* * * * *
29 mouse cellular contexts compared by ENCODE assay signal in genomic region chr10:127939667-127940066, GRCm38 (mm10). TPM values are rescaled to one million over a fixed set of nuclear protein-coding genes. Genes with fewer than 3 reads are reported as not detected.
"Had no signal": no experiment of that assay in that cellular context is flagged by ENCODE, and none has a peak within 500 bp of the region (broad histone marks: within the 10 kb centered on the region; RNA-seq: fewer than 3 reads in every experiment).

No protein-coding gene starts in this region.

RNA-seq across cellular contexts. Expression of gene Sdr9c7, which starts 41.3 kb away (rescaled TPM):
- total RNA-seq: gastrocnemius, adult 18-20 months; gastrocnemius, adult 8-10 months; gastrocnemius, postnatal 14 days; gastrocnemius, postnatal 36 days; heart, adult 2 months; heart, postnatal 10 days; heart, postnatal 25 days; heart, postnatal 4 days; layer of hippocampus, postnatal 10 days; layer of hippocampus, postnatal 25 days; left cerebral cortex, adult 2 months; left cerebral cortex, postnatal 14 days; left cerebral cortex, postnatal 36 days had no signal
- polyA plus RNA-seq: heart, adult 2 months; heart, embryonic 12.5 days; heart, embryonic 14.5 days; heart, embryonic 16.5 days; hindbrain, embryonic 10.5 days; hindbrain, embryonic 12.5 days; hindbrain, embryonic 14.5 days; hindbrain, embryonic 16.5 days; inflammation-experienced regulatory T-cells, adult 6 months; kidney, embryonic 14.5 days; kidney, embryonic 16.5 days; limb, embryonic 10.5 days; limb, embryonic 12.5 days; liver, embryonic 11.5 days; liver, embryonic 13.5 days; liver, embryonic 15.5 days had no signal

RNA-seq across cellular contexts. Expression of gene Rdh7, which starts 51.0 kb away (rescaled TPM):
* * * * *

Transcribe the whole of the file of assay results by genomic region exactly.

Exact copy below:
29 mouse cellular contexts compared by ENCODE assay signal in genomic region chr10:127939667-127940066, GRCm38 (mm10). TPM values are rescaled to one million over a fixed set of nuclear protein-coding genes. Genes with fewer than 3 reads are reported as not detected.
"Had no signal": no experiment of that assay in that cellular context is flagged by ENCODE, and none has a peak within 500 bp of the region (broad histone marks: within the 10 kb centered on the region; RNA-seq: fewer than 3 reads in every experiment).

No protein-coding gene starts in this region.

RNA-seq across cellular contexts. Expression of gene Sdr9c7, which starts 41.3 kb away (rescaled TPM):
- total RNA-seq: gastrocnemius, adult 18-20 months; gastrocnemius, adult 8-10 months; gastrocnemius, postnatal 14 days; gastrocnemius, postnatal 36 days; heart, adult 2 months; heart, postnatal 10 days; heart, postnatal 25 days; heart, postnatal 4 days; layer of hippocampus, postnatal 10 days; layer of hippocampus, postnatal 25 days; left cerebral cortex, adult 2 months; left cerebral cortex, postnatal 14 days; left cerebral cortex, postnatal 36 days had no signal
- polyA plus RNA-seq: heart, adult 2 months; heart, embryonic 12.5 days; heart, embryonic 14.5 days; heart, embryonic 16.5 days; hindbrain, embryonic 10.5 days; hindbrain, embryonic 12.5 days; hindbrain, embryonic 14.5 days; hindbrain, embryonic 16.5 days; inflammation-experienced regulatory T-cells, adult 6 months; kidney, embryonic 14.5 days; kidney, embryonic 16.5 days; limb, embryonic 10.5 days; limb, embryonic 12.5 days; liver, embryonic 11.5 days; liver, embryonic 13.5 days; liver, embryonic 15.5 days had no signal

RNA-seq across cellular contexts. Expression of gene Rdh7, which starts 51.0 kb away (rescaled TPM):